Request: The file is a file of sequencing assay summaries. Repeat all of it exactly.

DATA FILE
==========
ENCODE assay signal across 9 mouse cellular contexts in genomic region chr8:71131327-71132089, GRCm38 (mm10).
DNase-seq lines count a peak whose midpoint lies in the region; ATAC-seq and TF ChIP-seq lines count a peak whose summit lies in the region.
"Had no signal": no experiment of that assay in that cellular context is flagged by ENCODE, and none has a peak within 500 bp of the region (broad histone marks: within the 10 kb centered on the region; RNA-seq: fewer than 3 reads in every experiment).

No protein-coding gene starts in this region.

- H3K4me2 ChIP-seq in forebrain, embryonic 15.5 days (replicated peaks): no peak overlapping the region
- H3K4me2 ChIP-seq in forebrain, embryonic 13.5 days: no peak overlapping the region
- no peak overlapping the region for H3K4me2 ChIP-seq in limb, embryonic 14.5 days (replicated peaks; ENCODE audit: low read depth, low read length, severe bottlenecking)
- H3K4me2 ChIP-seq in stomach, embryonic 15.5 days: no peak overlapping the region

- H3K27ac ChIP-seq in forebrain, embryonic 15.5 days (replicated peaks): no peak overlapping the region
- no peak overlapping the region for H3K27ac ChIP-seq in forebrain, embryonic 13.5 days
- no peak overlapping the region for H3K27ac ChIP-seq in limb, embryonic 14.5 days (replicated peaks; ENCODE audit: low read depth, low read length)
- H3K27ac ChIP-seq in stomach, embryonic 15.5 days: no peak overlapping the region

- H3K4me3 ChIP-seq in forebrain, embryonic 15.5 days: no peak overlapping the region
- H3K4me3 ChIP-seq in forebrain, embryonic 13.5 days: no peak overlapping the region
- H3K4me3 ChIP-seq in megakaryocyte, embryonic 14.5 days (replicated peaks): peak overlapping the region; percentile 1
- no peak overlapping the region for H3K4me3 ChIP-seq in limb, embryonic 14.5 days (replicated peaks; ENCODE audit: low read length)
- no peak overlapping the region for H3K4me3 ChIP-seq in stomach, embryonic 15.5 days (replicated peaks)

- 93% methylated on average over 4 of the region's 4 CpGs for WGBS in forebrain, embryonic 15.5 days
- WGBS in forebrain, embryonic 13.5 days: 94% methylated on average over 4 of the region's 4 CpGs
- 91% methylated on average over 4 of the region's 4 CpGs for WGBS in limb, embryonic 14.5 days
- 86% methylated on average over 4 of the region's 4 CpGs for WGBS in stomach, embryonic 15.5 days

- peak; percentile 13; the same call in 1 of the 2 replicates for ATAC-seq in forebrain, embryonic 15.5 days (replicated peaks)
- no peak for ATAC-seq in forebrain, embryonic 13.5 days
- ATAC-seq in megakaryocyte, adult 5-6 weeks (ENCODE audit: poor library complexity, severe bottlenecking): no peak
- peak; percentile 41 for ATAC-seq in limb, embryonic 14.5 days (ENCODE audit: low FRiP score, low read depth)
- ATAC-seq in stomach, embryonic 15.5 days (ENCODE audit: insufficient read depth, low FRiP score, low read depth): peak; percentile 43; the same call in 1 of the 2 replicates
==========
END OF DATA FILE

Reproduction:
ENCODE assay signal across 9 mouse cellular contexts in genomic region chr8:71131327-71132089, GRCm38 (mm10).
DNase-seq lines count a peak whose midpoint lies in the region; ATAC-seq and TF ChIP-seq lines count a peak whose summit lies in the region.
"Had no signal": no experiment of that assay in that cellular context is flagged by ENCODE, and none has a peak within 500 bp of the region (broad histone marks: within the 10 kb centered on the region; RNA-seq: fewer than 3 reads in every experiment).

No protein-coding gene starts in this region.

- H3K4me2 ChIP-seq in forebrain, embryonic 15.5 days (replicated peaks): no peak overlapping the region
- H3K4me2 ChIP-seq in forebrain, embryonic 13.5 days: no peak overlapping the region
- no peak overlapping the region for H3K4me2 ChIP-seq in limb, embryonic 14.5 days (replicated peaks; ENCODE audit: low read depth, low read length, severe bottlenecking)
- H3K4me2 ChIP-seq in stomach, embryonic 15.5 days: no peak overlapping the region

- H3K27ac ChIP-seq in forebrain, embryonic 15.5 days (replicated peaks): no peak overlapping the region
- no peak overlapping the region for H3K27ac ChIP-seq in forebrain, embryonic 13.5 days
- no peak overlapping the region for H3K27ac ChIP-seq in limb, embryonic 14.5 days (replicated peaks; ENCODE audit: low read depth, low read length)
- H3K27ac ChIP-seq in stomach, embryonic 15.5 days: no peak overlapping the region

- H3K4me3 ChIP-seq in forebrain, embryonic 15.5 days: no peak overlapping the region
- H3K4me3 ChIP-seq in forebrain, embryonic 13.5 days: no peak overlapping the region
- H3K4me3 ChIP-seq in megakaryocyte, embryonic 14.5 days (replicated peaks): peak overlapping the region; percentile 1
- no peak overlapping the region for H3K4me3 ChIP-seq in limb, embryonic 14.5 days (replicated peaks; ENCODE audit: low read length)
- no peak overlapping the region for H3K4me3 ChIP-seq in stomach, embryonic 15.5 days (replicated peaks)

- 93% methylated on average over 4 of the region's 4 CpGs for WGBS in forebrain, embryonic 15.5 days
- WGBS in forebrain, embryonic 13.5 days: 94% methylated on average over 4 of the region's 4 CpGs
- 91% methylated on average over 4 of the region's 4 CpGs for WGBS in limb, embryonic 14.5 days
- 86% methylated on average over 4 of the region's 4 CpGs for WGBS in stomach, embryonic 15.5 days

- peak; percentile 13; the same call in 1 of the 2 replicates for ATAC-seq in forebrain, embryonic 15.5 days (replicated peaks)
- no peak for ATAC-seq in forebrain, embryonic 13.5 days
- ATAC-seq in megakaryocyte, adult 5-6 weeks (ENCODE audit: poor library complexity, severe bottlenecking): no peak
- peak; percentile 41 for ATAC-seq in limb, embryonic 14.5 days (ENCODE audit: low FRiP score, low read depth)
- ATAC-seq in stomach, embryonic 15.5 days (ENCODE audit: insufficient read depth, low FRiP score, low read depth): peak; percentile 43; the same call in 1 of the 2 replicates